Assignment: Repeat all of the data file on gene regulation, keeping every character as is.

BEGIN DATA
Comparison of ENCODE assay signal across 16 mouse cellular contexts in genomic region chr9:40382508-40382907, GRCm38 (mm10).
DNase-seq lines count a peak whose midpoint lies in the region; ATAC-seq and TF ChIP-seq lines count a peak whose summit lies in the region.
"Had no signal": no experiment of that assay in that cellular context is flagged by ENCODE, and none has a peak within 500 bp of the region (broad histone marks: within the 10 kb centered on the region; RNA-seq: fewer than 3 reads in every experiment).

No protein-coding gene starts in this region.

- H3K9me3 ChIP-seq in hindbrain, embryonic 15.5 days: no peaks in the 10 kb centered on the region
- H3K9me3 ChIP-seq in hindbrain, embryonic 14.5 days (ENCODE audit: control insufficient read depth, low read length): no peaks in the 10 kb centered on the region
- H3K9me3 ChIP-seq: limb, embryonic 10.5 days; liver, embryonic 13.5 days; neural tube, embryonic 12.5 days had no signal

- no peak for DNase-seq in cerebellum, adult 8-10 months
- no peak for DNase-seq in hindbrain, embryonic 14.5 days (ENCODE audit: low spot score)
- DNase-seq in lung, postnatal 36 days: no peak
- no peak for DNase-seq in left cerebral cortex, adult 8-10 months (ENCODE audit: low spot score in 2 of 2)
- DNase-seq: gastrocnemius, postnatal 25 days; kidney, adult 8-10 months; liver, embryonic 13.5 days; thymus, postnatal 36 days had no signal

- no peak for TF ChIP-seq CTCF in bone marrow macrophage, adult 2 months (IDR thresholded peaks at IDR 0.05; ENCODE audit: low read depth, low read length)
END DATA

Comparison of ENCODE assay signal across 16 mouse cellular contexts in genomic region chr9:40382508-40382907, GRCm38 (mm10).
DNase-seq lines count a peak whose midpoint lies in the region; ATAC-seq and TF ChIP-seq lines count a peak whose summit lies in the region.
"Had no signal": no experiment of that assay in that cellular context is flagged by ENCODE, and none has a peak within 500 bp of the region (broad histone marks: within the 10 kb centered on the region; RNA-seq: fewer than 3 reads in every experiment).

No protein-coding gene starts in this region.

- H3K9me3 ChIP-seq in hindbrain, embryonic 15.5 days: no peaks in the 10 kb centered on the region
- H3K9me3 ChIP-seq in hindbrain, embryonic 14.5 days (ENCODE audit: control insufficient read depth, low read length): no peaks in the 10 kb centered on the region
- H3K9me3 ChIP-seq: limb, embryonic 10.5 days; liver, embryonic 13.5 days; neural tube, embryonic 12.5 days had no signal

- no peak for DNase-seq in cerebellum, adult 8-10 months
- no peak for DNase-seq in hindbrain, embryonic 14.5 days (ENCODE audit: low spot score)
- DNase-seq in lung, postnatal 36 days: no peak
- no peak for DNase-seq in left cerebral cortex, adult 8-10 months (ENCODE audit: low spot score in 2 of 2)
- DNase-seq: gastrocnemius, postnatal 25 days; kidney, adult 8-10 months; liver, embryonic 13.5 days; thymus, postnatal 36 days had no signal

- no peak for TF ChIP-seq CTCF in bone marrow macrophage, adult 2 months (IDR thresholded peaks at IDR 0.05; ENCODE audit: low read depth, low read length)